“He wouldn’t let me stay over. He looked so sorry and miserable as he pushed me out the door. It stung. It always stings when there’s this whole story going on and you’re really just a B-plot walk-on who only got a look at three pages of the script.”
The Refrigerator Monologues by Catherynne M. Valente takes place in a superhero universe, but it is not a comic book nor does it primarily focus on superheroes. Rather, the main characters of The Refrigerator Monologues are analogues of female Marvel and DC characters that are famous for dying or having their power taken away. This book is a reaction to a trope in superhero comics known as “Women in Refrigerators,” a plot device in which female characters die or suffer in order to inspire, motivate, or provide gravitas to the main male hero. The Refrigerator Monologues aims to give those female characters a voice and make them the center of their own story.
Because the author did not have the rights to any established Marvel or DC characters, she created her own superhero universe (with its own heroes, villains, and continuity) inspired by the Marvel and DC source material. In doing so, she crammed in more characterization, beauty, and story ideas in a hundred pages than I’ve seen most comic book universes churn out in decades. The author totally gets what make comic books so freaking awesome. I want to read MORE about the characters she’s created and the superhero adventures that are just mentioned off-hand. For example, I REALLY want the [non-existent] issue where “Hal Cyon trapped Doctor Nocturne in a pocket dimension stuffed inside the blue whale in the Museum of Natural History.” But the author also gets how to make the female supporting characters interesting on their own, how to give them their own perspective, and how to point out (in an entertaining way) the sexism present in many classic comic story arcs.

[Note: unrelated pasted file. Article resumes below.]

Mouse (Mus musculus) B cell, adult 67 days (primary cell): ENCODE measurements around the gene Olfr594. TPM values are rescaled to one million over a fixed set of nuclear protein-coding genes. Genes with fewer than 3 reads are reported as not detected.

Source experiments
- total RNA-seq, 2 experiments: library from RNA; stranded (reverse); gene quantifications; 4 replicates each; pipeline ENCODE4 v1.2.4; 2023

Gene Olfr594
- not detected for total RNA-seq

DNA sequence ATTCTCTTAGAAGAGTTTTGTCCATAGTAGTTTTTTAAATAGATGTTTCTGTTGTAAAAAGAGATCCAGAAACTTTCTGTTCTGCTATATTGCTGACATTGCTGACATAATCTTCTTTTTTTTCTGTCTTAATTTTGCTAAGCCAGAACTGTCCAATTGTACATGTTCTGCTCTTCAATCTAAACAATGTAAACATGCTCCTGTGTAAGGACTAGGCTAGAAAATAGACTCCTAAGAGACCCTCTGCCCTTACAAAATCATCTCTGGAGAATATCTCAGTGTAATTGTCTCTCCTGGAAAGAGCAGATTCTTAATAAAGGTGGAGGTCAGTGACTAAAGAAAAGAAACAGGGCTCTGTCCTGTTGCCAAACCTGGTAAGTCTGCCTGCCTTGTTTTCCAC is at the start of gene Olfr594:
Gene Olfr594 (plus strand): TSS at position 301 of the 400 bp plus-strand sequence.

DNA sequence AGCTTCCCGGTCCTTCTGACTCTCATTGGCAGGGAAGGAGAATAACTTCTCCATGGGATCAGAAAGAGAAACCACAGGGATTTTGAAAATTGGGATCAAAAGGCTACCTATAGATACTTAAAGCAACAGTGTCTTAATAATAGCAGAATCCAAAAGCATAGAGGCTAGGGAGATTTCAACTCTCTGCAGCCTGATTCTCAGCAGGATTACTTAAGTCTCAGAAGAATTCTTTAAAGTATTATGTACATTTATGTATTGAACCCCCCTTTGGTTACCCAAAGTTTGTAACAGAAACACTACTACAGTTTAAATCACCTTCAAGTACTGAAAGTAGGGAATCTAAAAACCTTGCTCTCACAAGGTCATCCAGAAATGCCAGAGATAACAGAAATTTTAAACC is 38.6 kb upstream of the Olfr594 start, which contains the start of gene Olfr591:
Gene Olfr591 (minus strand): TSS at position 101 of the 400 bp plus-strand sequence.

I want Marvel and DC to learn by the example set in this book: that when all characters — male and female — are fully developed, the stories that result are so much better. While any fan of comic books or superheroes should read this book, I hope that every comic book and superhero movie writer does so. At the end of the day, isn’t what we all want really just less hack writing?
The format of the book is similar to The Vagina Monologues (the other inspiration for this novella’s title). In each chapter, a different dead character speaks, telling her tale. A very minor quibble I have with the book is that I felt that the voices of the characters got a bit indistinct as the book went on. For example, the voice of “Harley Quinn” shouldn’t be quite so similar to that of “Gwen Stacey.”
Parents considering this book for their kids should be advised that although it deals with a superhero universe, there is sex, violence, and foul language. It’s definitely rated M for mature.
Rating: 4 stars